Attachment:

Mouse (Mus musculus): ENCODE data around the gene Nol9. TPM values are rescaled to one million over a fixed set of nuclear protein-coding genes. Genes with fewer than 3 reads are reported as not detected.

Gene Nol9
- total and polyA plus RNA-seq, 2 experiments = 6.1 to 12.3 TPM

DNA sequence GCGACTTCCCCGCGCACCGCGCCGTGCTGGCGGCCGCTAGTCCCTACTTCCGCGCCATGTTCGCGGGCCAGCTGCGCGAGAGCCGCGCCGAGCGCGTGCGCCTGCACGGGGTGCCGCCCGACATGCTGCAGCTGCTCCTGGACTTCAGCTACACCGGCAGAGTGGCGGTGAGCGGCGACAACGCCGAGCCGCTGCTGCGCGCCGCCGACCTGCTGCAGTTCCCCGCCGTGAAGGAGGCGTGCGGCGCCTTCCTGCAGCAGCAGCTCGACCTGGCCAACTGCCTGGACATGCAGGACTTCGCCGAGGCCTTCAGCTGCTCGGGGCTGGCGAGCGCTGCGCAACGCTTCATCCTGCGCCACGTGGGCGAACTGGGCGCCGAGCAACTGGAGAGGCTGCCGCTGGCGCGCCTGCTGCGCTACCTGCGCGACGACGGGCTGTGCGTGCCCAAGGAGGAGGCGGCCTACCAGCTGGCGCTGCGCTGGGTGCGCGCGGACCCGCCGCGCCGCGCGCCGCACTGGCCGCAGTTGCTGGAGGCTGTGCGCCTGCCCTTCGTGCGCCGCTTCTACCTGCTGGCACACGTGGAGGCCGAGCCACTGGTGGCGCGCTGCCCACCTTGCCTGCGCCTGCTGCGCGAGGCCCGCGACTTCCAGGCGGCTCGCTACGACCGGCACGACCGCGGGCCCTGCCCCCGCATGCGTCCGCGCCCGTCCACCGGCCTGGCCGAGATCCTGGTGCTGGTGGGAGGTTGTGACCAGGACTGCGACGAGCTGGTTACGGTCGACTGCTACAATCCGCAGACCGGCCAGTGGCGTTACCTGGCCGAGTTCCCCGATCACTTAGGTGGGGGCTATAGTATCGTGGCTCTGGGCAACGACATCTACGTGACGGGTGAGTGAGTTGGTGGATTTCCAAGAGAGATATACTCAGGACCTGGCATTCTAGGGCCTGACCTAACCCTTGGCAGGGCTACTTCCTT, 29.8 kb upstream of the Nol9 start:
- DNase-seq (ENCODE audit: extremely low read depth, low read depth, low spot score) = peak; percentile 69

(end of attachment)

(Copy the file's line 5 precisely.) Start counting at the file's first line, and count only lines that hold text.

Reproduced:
- DNase-seq (ENCODE audit: extremely low read depth, low read depth, low spot score) = peak; percentile 69